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Sports Medicine

, Volume 49, Issue 11, pp 1687–1721 | Cite as

The Effect of Low-Volume High-Intensity Interval Training on Body Composition and Cardiorespiratory Fitness: A Systematic Review and Meta-Analysis

  • Rachelle N. SultanaEmail author
  • Angelo Sabag
  • Shelley E. Keating
  • Nathan A. JohnsonEmail author
Systematic Review

Abstract

Background

Evidence for the efficacy of low-volume high-intensity interval training (HIIT) for the modulation of body composition is unclear.

Objectives

We examined the effect of low-volume HIIT versus a non-exercising control and moderate-intensity continuous training (MICT) on body composition and cardiorespiratory fitness in normal weight, overweight and obese adults. We evaluated the impact of low-volume HIIT (HIIT interventions where the total amount of exercise performed during training was ≤ 500 metabolic equivalent minutes per week [MET-min/week]) compared to a non-exercising control and MICT.

Methods

A database search was conducted in PubMed (MEDLINE), EMBASE, CINAHL, Web of Science, SPORTDiscus and Scopus from the earliest record to June 2019 for studies (randomised controlled trials and non-randomised controlled trials) with exercise training interventions with a minimum 4-week duration. Meta-analyses were conducted for between-group (low-volume HIIT vs. non-exercising control and low-volume HIIT vs. MICT) comparisons for change in total body fat mass (kg), body fat percentage (%), lean body mass (kg) and cardiorespiratory fitness.

Results

From 11,485 relevant records, 47 studies were included. No difference was found between low-volume HIIT and a non-exercising control on total body fat mass (kg) (effect size [ES]: − 0.129, 95% confidence interval [CI] − 0.468 to 0.210; p = 0.455), body fat (%) (ES: − 0.063, 95% CI − 0.383 to 0.257; p = 0.700) and lean body mass (kg) (ES: 0.050, 95% CI − 0.250 to 0.351; p = 0.744), or between low-volume HIIT and MICT on total body fat mass (kg) (ES: − 0.021, 95% CI − 0.272 to 0.231; p = 0.872), body fat (%) (ES: 0.005, 95% CI − 0.294 to 0.304; p = 0.974) and lean body mass (kg) (ES: 0.030, 95% CI − 0.167 to 0.266; p = 0.768). However, low-volume HIIT significantly improved cardiorespiratory fitness compared with a non-exercising control (p < 0.001) and MICT (p = 0.017).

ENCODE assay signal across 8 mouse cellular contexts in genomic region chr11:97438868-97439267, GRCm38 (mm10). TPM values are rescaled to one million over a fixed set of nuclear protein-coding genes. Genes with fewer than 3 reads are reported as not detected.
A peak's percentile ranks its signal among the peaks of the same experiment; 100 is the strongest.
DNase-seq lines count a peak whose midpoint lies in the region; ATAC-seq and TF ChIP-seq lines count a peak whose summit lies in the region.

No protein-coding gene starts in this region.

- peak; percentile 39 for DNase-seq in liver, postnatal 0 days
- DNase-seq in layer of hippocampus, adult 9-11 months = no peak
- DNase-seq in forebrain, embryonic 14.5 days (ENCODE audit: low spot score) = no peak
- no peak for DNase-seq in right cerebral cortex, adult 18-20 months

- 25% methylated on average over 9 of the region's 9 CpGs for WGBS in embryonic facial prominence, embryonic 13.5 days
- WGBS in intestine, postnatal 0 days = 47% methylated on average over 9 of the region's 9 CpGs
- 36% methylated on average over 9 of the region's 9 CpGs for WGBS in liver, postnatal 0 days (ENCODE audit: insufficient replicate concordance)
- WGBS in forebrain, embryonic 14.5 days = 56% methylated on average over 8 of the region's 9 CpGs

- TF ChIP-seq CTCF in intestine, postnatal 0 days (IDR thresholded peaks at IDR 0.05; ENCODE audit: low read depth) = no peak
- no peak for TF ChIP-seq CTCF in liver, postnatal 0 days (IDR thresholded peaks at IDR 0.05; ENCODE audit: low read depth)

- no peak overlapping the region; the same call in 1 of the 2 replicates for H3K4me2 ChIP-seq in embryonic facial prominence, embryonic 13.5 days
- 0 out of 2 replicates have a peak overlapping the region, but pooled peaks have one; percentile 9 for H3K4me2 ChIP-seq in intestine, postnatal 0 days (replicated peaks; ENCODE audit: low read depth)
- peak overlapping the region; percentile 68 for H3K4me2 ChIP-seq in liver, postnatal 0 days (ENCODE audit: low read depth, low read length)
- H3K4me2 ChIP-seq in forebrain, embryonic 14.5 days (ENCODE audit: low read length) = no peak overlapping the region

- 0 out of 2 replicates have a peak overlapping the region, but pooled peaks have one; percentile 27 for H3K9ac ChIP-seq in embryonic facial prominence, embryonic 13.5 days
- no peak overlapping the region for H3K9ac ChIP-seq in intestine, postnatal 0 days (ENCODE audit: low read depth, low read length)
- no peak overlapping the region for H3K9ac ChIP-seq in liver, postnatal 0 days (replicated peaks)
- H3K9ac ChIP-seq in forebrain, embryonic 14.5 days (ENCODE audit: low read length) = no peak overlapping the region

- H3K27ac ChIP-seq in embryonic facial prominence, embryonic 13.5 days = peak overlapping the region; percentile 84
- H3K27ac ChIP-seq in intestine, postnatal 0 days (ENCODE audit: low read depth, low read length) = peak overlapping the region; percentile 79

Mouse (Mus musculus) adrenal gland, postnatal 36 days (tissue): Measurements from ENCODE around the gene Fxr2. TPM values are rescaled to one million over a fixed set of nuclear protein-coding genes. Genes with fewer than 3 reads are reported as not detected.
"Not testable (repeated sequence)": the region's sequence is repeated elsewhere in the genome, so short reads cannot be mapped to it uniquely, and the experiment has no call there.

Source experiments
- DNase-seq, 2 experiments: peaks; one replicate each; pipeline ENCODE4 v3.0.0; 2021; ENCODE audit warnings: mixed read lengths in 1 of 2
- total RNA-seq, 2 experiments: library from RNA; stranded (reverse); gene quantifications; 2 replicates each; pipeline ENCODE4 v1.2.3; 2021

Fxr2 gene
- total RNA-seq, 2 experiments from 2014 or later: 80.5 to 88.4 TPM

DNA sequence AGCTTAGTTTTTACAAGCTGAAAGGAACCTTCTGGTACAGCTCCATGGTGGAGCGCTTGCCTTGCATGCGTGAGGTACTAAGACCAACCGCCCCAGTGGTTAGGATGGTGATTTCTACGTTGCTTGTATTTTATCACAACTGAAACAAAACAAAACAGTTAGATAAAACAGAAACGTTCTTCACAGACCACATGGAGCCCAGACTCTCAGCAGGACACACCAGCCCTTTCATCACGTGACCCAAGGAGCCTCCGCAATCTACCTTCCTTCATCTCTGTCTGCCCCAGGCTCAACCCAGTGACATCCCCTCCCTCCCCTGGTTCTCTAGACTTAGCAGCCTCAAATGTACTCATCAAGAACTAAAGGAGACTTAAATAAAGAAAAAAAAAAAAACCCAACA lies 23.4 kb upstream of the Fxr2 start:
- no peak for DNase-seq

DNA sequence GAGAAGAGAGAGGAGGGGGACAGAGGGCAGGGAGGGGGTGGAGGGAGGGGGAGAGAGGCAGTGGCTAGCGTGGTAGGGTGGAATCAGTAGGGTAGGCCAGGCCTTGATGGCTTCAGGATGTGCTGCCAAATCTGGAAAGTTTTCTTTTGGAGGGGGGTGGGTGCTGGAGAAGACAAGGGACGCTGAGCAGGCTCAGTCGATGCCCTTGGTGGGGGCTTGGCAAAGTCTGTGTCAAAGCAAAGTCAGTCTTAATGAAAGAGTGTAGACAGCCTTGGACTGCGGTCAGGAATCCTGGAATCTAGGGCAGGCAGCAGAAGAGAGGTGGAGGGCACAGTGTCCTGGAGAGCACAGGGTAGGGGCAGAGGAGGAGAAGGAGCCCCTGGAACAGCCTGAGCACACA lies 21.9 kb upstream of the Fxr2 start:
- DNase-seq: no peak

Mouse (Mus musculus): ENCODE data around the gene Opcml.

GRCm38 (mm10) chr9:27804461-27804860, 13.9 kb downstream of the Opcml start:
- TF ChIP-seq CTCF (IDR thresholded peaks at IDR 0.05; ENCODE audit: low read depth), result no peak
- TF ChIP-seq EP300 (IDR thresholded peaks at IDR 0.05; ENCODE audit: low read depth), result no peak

Conclusion

These data suggest that low-volume HIIT is inefficient for the modulation of total body fat mass or total body fat percentage in comparison with a non-exercise control and MICT. A novel finding of our meta-analysis was that there appears to be no significant effect of low-volume HIIT on lean body mass when compared with a non-exercising control, and while most studies tended to favour improvement in lean body mass with low-volume HIIT versus MICT, this was not significant. However, despite its lower training volume, low-volume HIIT induces greater improvements in cardiorespiratory fitness than a non-exercising control and MICT in normal weight, overweight and obese adults. Low-volume HIIT, therefore, appears to be a time-efficient treatment for increasing fitness, but not for the improvement of body composition.

Notes

Acknowledgements

Miss Rachelle N. Sultana is the guarantor of this work and, as such, had full access to all the data in the study and takes responsibility for the integrity of the data and the accuracy of the data analysis. Miss Sultana would like to thank her co-authors for their continuous work and contribution to the development of this manuscript.

Compliance with Ethical Standards

Funding

No sources of funding were used to assist in the preparation of this article.

Conflict of interest

Rachelle N. Sultana, Angelo Sabag, Shelley E. Keating and Nathan A. Johnson declare that they have no conflicts of interest relevant to the content of this review.

Supplementary material

40279_2019_1167_MOESM1_ESM.docx (15 kb)
Supplementary material 1 (DOCX 15 kb)
40279_2019_1167_MOESM2_ESM.docx (28 kb)
Supplementary material 2 (DOCX 27 kb)

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Copyright information

© Springer Nature Switzerland AG 2019

Authors and Affiliations

  1. 1.Faculty of Health SciencesUniversity of SydneyLidcombeAustralia
  2. 2.Charles Perkins CentreUniversity of SydneyCamperdownAustralia
  3. 3.Boden Institute of Obesity, Nutrition, Exercise and Eating DisordersUniversity of SydneyCamperdownAustralia
  4. 4.School of Human Movement and Nutrition SciencesUniversity of QueenslandSt LuciaAustralia

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